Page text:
New Louisiana Law States The Ten Commandments Must Be Displayed in All Public Classrooms

The posters are required to be in the classrooms of kindergarten through state-funded universities by the start of 2025

Louisiana public schools will now be required to display the Ten Commandments in every classroom, as per a new law.

Republican Gov. Jeff Landry signed this significant bill on Wednesday, June 19, as reported by the Associated Press and The New York Times.

The law mandates that educators put up a poster-sized display of the Ten Commandments in “large, easily readable font” in every classroom. This will apply to public classrooms from kindergarten to state-funded universities, with the requirement taking full effect by the start of 2025.

Proponents of the new bill argue that this signage is important not just for its religious significance but also for its historical value. The Ten Commandments are referred to in the law as “foundational documents of our state and national government.”

While supporters cherish the historical importance, opponents of the bill have raised concerns about its constitutionality. They’ve cautioned against potential lawsuits. Right after Gov. Landry signed the bill, the American Civil Liberties Union, the American Civil Liberties Union of Louisiana, Americans United for Separation of Church and State, and the Freedom From Religion Foundation announced that they would be filing lawsuits to challenge the law.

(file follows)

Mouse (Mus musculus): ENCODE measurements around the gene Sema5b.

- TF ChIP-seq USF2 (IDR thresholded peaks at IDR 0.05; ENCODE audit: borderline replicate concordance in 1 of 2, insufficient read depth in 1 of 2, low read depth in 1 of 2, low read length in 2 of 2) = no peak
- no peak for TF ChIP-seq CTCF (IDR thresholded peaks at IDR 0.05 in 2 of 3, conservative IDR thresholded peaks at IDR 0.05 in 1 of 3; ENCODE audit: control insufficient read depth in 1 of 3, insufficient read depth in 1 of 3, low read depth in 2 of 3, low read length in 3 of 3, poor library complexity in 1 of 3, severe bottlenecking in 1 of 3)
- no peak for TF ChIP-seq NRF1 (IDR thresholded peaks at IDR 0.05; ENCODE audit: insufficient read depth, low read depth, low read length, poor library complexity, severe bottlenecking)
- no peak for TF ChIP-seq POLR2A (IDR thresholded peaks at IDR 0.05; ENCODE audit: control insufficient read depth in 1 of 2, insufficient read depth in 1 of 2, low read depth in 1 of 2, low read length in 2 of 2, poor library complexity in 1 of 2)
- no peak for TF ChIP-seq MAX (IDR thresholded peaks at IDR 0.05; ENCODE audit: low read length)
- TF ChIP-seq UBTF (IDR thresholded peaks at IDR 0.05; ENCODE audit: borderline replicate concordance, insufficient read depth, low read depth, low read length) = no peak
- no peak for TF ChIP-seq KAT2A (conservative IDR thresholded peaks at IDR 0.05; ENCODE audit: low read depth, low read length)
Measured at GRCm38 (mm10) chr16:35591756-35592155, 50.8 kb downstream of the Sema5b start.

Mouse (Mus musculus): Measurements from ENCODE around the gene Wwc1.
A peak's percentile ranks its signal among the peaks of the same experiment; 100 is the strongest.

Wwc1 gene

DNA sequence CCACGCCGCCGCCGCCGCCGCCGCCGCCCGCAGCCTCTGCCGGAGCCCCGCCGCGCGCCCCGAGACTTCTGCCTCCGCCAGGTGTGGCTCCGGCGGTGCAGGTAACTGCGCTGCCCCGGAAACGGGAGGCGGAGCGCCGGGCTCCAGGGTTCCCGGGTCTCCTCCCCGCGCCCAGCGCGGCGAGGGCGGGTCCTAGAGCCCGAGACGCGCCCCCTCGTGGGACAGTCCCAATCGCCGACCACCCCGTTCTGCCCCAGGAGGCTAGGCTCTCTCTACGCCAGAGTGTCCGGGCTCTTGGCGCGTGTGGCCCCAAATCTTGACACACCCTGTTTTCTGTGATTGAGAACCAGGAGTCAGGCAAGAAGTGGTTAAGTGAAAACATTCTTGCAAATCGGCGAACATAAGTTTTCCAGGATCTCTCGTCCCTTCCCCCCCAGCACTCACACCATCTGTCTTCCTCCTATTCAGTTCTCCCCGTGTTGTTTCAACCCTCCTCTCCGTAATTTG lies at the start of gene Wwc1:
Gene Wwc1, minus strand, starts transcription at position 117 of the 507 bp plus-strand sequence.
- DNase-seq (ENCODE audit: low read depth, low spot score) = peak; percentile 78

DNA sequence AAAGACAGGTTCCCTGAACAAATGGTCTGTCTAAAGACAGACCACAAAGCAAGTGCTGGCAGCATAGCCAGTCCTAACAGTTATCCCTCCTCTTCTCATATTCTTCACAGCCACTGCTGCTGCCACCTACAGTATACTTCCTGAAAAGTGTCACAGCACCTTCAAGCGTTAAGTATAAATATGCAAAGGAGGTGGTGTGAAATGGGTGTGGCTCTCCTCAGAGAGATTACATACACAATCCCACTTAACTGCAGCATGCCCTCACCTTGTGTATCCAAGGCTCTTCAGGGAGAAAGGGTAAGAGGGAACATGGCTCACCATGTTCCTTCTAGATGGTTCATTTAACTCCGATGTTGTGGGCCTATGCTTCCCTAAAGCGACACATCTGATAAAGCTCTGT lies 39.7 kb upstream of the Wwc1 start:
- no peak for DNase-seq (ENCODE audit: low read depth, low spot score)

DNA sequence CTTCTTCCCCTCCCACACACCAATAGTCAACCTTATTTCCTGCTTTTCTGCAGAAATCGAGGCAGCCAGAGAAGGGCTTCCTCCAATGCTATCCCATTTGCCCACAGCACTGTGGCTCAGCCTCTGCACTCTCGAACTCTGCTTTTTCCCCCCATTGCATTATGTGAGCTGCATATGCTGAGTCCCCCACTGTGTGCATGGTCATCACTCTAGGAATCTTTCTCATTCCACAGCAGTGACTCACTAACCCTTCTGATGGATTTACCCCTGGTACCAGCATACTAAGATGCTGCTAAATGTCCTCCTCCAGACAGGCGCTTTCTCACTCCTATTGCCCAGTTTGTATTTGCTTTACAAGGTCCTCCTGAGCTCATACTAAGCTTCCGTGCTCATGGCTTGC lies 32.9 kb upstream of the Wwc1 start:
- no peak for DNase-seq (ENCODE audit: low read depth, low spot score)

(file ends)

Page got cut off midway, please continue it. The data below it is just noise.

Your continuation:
“All students should feel safe and welcome in our public schools. H.B. 71 would undermine this critical goal and prevent schools from providing an equal education to all students, regardless of faith. We will not allow Louisiana lawmakers to undermine these religious-freedom rights,” the ACLU stated in a press release on June 19.

Additionally, the required posters will also be accompanied by a four-paragraph “context statement” that describes how the Ten Commandments “were a prominent part of American public education for almost three centuries,” according to the Associated Press.

The posters and context statements will be funded by donations, not state funds.

Additionally, teachers in K-12 public schools are now authorized, but not required, to display other historical documents like the Mayflower Compact, the Declaration of Independence, and the Northwest Ordinances in their classrooms.

Louisiana is leading the way as the first state to successfully pass such a requirement. Over the past year, states including Texas, Oklahoma, and Utah have proposed similar bills, but none have passed due to concerns over their constitutionality, according to the Associated Press.